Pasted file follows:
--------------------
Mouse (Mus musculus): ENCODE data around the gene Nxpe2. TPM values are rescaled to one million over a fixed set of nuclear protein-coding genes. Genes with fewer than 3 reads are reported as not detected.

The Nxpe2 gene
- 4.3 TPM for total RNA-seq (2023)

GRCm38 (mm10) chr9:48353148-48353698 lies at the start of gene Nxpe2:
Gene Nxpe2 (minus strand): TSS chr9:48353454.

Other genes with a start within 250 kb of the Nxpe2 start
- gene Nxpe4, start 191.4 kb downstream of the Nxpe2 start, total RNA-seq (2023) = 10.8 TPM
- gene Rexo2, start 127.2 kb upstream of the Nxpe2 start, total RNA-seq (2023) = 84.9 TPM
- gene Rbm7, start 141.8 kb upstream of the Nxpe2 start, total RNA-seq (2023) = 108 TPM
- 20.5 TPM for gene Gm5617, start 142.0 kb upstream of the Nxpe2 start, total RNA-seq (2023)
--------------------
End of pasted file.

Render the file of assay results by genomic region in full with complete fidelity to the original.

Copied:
Mouse (Mus musculus): ENCODE data around the gene Nxpe2. TPM values are rescaled to one million over a fixed set of nuclear protein-coding genes. Genes with fewer than 3 reads are reported as not detected.

The Nxpe2 gene
- 4.3 TPM for total RNA-seq (2023)

GRCm38 (mm10) chr9:48353148-48353698 lies at the start of gene Nxpe2:
Gene Nxpe2 (minus strand): TSS chr9:48353454.

Other genes with a start within 250 kb of the Nxpe2 start
- gene Nxpe4, start 191.4 kb downstream of the Nxpe2 start, total RNA-seq (2023) = 10.8 TPM
- gene Rexo2, start 127.2 kb upstream of the Nxpe2 start, total RNA-seq (2023) = 84.9 TPM
- gene Rbm7, start 141.8 kb upstream of the Nxpe2 start, total RNA-seq (2023) = 108 TPM
- 20.5 TPM for gene Gm5617, start 142.0 kb upstream of the Nxpe2 start, total RNA-seq (2023)